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Japan-China supply chain efficiency valuation and transfer pricing

Effective tax rate (ETR) planning is critical for all multinational enterprises. From a business flow standpoint, supply chain efficiency is critical.

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When ETR planning and supply chain rationalisation are combined, there is a fascinating range of issues under scrutiny by tax authorities in all countries.

Cym Lowell, of McDermott Will & Emery in the US, who will be speaking on the subject in more detail at the International Tax Review and TPWeek Global Transfer Pricing Forum in Singapore on November 28 & 29explains how taxpayers can approach the issue.

Deriving maximum cost efficiency from the supply chain is a critical operational issue for multinational enterprises (MNEs) in many regions.

MNE groups continuously seek to derive maximum cost efficiency from their design, production, distribution, servicing, administrative and other functions.

Because taxation is typically one of a group’s largest costs, supply chain structuring and restructuring processes typically include tax savings as an essential element of the overall process.

Successful supply chain rationalisations inevitably involve a rationalisation of the functions and risks performed by affiliates in the supply chain.

They also involve an increase or decrease in such functions and risks performed in each country, pertinent to the planning in question.

When a function or risk is moved from one affiliate to another, questions regarding valuation of the transferred assets or functions are likely to be raised.

Tax authorities in each country affected by supply chain rationalisation are vigilant in protecting their domestic tax base, and scrutinise transactions to determine whether the functions or risks of domestic companies are restructured in a manner consistent with arm’s-length criteria.

While the specific issues to be addressed depend upon the facts and circumstances of each situation, the illustration below is intended to facilitate a discussion of such points.

Case studyJCo is a Japanese parent of a group of companies engaged in the development, production, distribution and servicing of unique products. Its traditional supply chain process involves unique products being produced entirely in its Chinese factories, then sold to affiliates around the world for distribution and servicing. The competitive situation for unique products is intense, with JCo having many global competitors.

Because China can be a high-cost country, JCo is considering moving production of all component parts of unique products to Southeast Asia countries outside of China. JCo has inquired about the valuation, financial accounting, transfer pricing and potential tax authority controversy matters relating to its evolving plans.

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At the present time, the supply chain process of unique products is as follows, including an overall comparison to JCo’s competitors, which have already undertaken material steps to decentralise their supply chains to drive costs out of their systems and perform critical functions in low-tax countries:

Function

Performed In

Effective Tax Rate (ETR)*

Problem/Opportunity

JCo Current

Design

Japan

41%

High op costs

Procurement/logistics

Japan

41%

High op costs

Parts production

China

25%

Increasing op costs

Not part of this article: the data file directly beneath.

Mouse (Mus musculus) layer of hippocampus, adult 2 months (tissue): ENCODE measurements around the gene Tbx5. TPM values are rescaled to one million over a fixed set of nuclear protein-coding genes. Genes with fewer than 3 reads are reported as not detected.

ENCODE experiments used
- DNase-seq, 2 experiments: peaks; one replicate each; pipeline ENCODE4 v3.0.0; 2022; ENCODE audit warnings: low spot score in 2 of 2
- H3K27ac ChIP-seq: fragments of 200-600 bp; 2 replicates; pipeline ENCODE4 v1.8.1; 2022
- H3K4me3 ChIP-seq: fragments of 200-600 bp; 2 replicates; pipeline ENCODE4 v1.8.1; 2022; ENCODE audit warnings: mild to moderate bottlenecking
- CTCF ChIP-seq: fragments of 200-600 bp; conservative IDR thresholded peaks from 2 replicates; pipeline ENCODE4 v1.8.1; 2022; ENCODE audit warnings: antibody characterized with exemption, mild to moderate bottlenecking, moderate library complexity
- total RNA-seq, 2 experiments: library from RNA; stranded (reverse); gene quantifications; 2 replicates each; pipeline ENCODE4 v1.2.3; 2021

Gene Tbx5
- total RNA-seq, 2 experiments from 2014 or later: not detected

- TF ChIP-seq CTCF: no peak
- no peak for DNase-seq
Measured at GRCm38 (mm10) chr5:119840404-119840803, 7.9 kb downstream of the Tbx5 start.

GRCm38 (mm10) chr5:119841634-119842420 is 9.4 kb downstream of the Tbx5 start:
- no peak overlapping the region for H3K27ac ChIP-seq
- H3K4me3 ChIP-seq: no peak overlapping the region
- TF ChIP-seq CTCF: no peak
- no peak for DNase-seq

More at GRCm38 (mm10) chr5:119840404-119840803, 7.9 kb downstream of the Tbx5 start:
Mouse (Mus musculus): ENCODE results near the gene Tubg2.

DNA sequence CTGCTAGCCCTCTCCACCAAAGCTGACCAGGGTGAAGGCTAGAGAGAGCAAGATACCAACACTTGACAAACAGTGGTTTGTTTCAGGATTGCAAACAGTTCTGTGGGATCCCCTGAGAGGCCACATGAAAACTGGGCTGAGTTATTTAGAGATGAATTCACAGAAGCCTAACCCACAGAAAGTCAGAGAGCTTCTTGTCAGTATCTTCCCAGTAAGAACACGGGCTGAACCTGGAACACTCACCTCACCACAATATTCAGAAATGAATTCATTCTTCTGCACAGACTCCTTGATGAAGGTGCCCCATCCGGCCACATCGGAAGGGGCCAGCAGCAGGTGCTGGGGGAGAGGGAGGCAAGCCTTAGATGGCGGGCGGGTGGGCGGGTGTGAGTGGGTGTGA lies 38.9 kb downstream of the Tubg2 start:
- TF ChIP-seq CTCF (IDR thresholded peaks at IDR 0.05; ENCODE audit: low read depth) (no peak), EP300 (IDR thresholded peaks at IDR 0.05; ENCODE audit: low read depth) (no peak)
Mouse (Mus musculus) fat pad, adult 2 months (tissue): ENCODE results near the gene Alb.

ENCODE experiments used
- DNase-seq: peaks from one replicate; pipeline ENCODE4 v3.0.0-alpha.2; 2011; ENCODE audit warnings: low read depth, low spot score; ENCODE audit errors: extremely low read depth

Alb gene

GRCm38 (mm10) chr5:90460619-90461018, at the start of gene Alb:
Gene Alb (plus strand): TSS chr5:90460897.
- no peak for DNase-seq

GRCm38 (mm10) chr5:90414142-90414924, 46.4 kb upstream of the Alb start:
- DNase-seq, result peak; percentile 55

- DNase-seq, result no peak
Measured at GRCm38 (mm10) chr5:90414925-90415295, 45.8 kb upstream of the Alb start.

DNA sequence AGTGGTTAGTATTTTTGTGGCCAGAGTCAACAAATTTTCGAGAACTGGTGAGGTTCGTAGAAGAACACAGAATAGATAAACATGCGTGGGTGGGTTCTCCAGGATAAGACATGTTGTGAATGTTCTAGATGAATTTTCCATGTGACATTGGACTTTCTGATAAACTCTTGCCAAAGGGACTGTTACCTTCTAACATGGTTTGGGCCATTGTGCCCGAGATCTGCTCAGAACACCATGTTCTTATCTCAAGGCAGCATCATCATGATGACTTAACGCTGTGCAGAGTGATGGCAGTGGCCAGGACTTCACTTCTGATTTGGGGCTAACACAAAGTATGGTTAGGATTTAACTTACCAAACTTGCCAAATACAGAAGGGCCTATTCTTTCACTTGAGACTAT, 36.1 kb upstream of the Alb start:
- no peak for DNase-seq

Final assembly

China

25%

High op costs

Sale to customers

Japan

41% average

High op costs

Central services

Japan

41%

High op costs

Overall:

36%

High op costs, increasing unit cost: 100

Competitors’ Composite

Overall:

22%

Low op costs and ETR

unit cost: 60

Competitive disadvantage

14%

40 per unit

JCo Plan

Design

Japan

41%

High op costs

Procurement/logistics

Singapore

17%

Fair op costs

Parts production

Indonesia/Other

10%

Low op costs

Final production

China

25%

Increasing op costs

Sale to customers

Singapore

17%

Fair op costs

Central services

Singapore

17%

Fair op costs

Overall:

26%

Lower op costs and ETR, more to do

The supply chain restructuring, at a minimum, should reduce the unit cost disadvantage.

In the context of the illustration, the following functions or risks have been transferred:

Procurement

Function/risk from Japan to Singapore

Parts production

Function/risk from China to Indonesia/Other

Final production

Function/risk remain in China

Sales

Function/risk from Japan to Singapore

Central services

Function/risk from Japan to Singapore

Issues to be addressed

· Valuation of the assets (including soft assts), functions, risks or liabilities transferred, which will depend in part on the form of the restructuring transaction, for example, sale, license, assignment, contribution or otherwise (valuations can be important for tax and book purposes) ;

· The financial accounting implications of valuations in all pertinent countries (including impairments or change from domestic to International Financial Reporting Standards)

· Transfer pricing considerations to be received by the transferor entity, or the entity that loses the function/risk in question (the focus of tax authorities is reflected in the OECD’s Transfer Pricing Guidelines 2010 amendments for business restructurings and proposed changes relating to intangible transfers) ;

· Documentation;

· Planning;

· Advance resolutions (unilateral or bilateral, advance pricing agreements or otherwise) in Japan, China or other countries;

· Attorney-client privilege;

· Income tax planning;

· Customs, duty or consumption taxes;

· Advance resolution of transfer pricing, income tax or other issues;

· Tax authority examination preparation and handling in each potential country; and

· Dispute resolution via domestic procedures, bilateral competent authority or domestic litigation.

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